DETAILED DESCRIPTION OF THE INVENTION
FIG. 8 is a side cut-away view of the stent delivery catheter of the invention positioned in a vessel with the stent segments of FIGS. 6A-6B in a deployed configuration.
A first embodiment of a stent delivery catheter according to present invention is illustrated in FIG. 1. Stent delivery catheter 20 includes a catheter body 22 comprising an outer sheath 25 slidably disposed over an inner shaft 27. An expandable member 24, preferably an inflatable balloon (shown in an inflated configuration), is mounted to inner shaft 27 and is exposed by retracting sheath 25 relative to inner shaft 27. A tapered nosecone 28, composed of a soft elastomeric material to reduce trauma to the vessel during advancement of the device, is mounted distally of expandable member 38. A stent 30, which preferably comprises a plurality of separate or separable stent segments 32, is disposed on expandable member 24 for expansion therewith. A guidewire tube 34 is slidably positioned through a guidewire tube exit port 35 in sheath 25 proximal to expandable member 24. A guidewire 36 is positioned slidably through guidewire tube 34, expandable member 24, and nosecone 28 and extends distally thereof.
A handle 38 is mounted to a proximal end 23 of sheath 25 and includes an actuator 40 slidably mounted thereto for purposes described below. An adaptor 42 is mounted to the proximal end of handle 38 and provides a catheter port 44 through which inner shaft 27 is slidably positioned. A flush port 48 is mounted to the side of adaptor 42 through which a fluid such as saline can be introduced into the interior of catheter body 22. An annular seal (not shown) in catheter port 44 seals around inner shaft 27 to prevent fluid from leaking through catheter port 44. Optionally, a clamp (not shown) such as a threaded collar, can be mounted to catheter port 44 to lock inner shaft 27 relative to handle 38.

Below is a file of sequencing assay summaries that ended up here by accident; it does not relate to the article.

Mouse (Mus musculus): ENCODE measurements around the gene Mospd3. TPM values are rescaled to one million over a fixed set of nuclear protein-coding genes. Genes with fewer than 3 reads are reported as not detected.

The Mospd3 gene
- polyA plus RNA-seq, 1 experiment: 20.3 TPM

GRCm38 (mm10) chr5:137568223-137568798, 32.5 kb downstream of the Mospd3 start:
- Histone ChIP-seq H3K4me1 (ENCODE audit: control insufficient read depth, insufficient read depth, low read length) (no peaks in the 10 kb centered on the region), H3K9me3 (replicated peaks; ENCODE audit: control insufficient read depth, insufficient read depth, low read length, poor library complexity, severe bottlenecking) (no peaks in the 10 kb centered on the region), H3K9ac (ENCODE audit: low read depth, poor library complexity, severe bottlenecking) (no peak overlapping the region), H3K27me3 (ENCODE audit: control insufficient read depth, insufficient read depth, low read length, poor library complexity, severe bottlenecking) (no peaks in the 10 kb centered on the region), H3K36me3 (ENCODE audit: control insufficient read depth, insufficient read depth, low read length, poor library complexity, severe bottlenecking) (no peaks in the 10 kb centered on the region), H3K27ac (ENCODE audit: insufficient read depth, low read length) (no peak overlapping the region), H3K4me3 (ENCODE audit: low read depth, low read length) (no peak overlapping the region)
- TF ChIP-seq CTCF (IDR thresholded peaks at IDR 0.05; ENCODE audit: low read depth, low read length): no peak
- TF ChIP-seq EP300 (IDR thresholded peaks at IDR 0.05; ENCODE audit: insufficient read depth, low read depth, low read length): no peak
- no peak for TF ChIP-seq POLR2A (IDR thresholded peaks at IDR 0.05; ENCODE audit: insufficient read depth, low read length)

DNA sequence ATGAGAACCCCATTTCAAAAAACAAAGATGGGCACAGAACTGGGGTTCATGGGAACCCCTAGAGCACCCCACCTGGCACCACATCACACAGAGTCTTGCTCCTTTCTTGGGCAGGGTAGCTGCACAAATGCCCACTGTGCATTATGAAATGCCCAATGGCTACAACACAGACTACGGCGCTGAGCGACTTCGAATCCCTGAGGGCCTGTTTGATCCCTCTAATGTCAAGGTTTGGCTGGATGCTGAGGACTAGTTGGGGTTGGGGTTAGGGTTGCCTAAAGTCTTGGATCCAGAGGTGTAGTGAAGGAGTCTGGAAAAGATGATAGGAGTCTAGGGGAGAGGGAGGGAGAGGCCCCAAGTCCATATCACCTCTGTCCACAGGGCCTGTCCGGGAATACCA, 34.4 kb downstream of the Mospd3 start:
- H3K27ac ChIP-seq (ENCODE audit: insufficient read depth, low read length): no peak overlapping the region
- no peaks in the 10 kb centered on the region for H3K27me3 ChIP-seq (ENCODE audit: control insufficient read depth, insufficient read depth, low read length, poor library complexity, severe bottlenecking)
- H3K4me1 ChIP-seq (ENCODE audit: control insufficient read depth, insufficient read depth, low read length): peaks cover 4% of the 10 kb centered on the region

Inner shaft 27 has a proximal end 50 to which is mounted an inflation adaptor 52. Inflation adaptor 52 is configured to be fluidly coupled to an inflation device 54, which may be any commercially available balloon inflation device such as those sold under the trade name “Indeflator™,” available from Advanced Cardiovascular Systems of Santa Clara, Calif. Inflation adaptor 52 is in fluid communication with expandable member 24 via an inflation lumen (described below) in inner shaft 27 to enable inflation of expandable member 24.
Referring now to FIGS. 2A-2B, 3 and 4, which show a distal portion of the stent delivery catheter in cross-section, it may be seen that sheath 25 may be extended up to nosecone 28 to fully surround expandable member 24 and stent segments 32. One or more radiopaque markers 56 are mounted near a distal end 57 of sheath 25 to facilitate visualization of the position of sheath 25 using fluoroscopy. In a preferred embodiment, two annular markers 56 are spaced apart a length equal to the length of one of stent segments 32 for purposes described more fully below. Sheath 25 further includes a valve member 58 preferably spaced proximally from distal end 57 a distance equal to the length of one of stent segments 32. Valve member 58 has an inwardly extending flange 60 configured to frictionally engage stent segments 32 and thereby restrict the sliding movement of stent segments 32 distally relative to sheath 25. Flange 60 may be a polymeric material integrally formed with sheath 25 or a separate annular member bonded or otherwise mounted to sheath 25. Various embodiments of valve member 58 are described in copending application Ser. No. 10/412,714, Filed Apr. 10, 2003 (Attorney Docket No. 21629-000330), which is incorporated herein by reference.